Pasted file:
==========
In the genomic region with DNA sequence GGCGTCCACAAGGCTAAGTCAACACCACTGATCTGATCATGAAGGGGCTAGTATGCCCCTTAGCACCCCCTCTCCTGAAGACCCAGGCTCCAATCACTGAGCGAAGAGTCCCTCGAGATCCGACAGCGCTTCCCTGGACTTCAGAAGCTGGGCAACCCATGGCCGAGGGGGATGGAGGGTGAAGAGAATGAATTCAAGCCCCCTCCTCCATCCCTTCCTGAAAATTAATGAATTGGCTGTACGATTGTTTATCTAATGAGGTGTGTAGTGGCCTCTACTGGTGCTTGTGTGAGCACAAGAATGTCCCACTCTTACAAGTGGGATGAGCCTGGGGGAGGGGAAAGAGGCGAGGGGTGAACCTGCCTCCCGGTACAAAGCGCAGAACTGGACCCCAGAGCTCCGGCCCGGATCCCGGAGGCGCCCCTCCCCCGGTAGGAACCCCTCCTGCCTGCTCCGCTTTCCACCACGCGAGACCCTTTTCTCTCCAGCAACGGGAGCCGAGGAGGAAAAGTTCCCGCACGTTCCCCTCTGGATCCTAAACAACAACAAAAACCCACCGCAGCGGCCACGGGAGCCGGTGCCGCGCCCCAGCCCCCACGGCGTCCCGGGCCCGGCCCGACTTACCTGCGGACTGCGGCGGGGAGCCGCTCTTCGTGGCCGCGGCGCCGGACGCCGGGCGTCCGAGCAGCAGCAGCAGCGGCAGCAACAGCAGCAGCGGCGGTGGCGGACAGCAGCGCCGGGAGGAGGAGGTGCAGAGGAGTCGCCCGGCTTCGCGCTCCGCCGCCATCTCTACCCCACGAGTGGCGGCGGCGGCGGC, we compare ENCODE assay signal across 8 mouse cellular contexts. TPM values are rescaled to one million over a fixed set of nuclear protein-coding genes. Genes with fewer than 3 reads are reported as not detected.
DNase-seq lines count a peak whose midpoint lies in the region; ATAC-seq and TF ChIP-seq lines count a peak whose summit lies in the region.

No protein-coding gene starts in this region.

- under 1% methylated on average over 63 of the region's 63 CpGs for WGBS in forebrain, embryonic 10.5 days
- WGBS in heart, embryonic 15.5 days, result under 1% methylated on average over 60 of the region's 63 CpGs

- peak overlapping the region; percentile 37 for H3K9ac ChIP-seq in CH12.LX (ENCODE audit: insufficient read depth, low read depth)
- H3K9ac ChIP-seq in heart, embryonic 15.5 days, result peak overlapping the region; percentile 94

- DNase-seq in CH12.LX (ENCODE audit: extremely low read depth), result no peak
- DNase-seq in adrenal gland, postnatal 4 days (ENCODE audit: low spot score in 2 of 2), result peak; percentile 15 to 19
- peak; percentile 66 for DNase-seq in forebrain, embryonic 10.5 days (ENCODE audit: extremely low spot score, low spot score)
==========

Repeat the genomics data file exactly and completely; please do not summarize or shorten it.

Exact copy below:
In the genomic region with DNA sequence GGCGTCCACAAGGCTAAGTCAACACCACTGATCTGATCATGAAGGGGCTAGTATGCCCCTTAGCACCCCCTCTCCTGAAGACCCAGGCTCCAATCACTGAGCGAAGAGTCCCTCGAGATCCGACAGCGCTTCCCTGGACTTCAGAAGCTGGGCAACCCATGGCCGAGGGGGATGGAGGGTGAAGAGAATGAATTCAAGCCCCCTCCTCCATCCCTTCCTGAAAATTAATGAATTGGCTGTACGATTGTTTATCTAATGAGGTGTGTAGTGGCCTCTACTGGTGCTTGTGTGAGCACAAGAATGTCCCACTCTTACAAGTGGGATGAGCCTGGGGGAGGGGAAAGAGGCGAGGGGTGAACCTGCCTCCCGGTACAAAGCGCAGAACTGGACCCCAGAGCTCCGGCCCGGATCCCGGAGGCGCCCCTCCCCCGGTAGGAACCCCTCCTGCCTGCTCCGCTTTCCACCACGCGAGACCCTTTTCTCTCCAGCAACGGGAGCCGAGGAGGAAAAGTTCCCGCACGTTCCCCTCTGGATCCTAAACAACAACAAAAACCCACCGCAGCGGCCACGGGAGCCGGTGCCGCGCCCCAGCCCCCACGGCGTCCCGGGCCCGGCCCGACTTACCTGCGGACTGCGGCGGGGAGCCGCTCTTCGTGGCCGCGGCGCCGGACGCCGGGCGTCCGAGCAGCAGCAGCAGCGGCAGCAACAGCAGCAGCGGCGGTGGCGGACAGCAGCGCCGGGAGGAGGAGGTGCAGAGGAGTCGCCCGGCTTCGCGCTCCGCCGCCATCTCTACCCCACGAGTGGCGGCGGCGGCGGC, we compare ENCODE assay signal across 8 mouse cellular contexts. TPM values are rescaled to one million over a fixed set of nuclear protein-coding genes. Genes with fewer than 3 reads are reported as not detected.
DNase-seq lines count a peak whose midpoint lies in the region; ATAC-seq and TF ChIP-seq lines count a peak whose summit lies in the region.

No protein-coding gene starts in this region.

- under 1% methylated on average over 63 of the region's 63 CpGs for WGBS in forebrain, embryonic 10.5 days
- WGBS in heart, embryonic 15.5 days, result under 1% methylated on average over 60 of the region's 63 CpGs

- peak overlapping the region; percentile 37 for H3K9ac ChIP-seq in CH12.LX (ENCODE audit: insufficient read depth, low read depth)
- H3K9ac ChIP-seq in heart, embryonic 15.5 days, result peak overlapping the region; percentile 94

- DNase-seq in CH12.LX (ENCODE audit: extremely low read depth), result no peak
- DNase-seq in adrenal gland, postnatal 4 days (ENCODE audit: low spot score in 2 of 2), result peak; percentile 15 to 19
- peak; percentile 66 for DNase-seq in forebrain, embryonic 10.5 days (ENCODE audit: extremely low spot score, low spot score)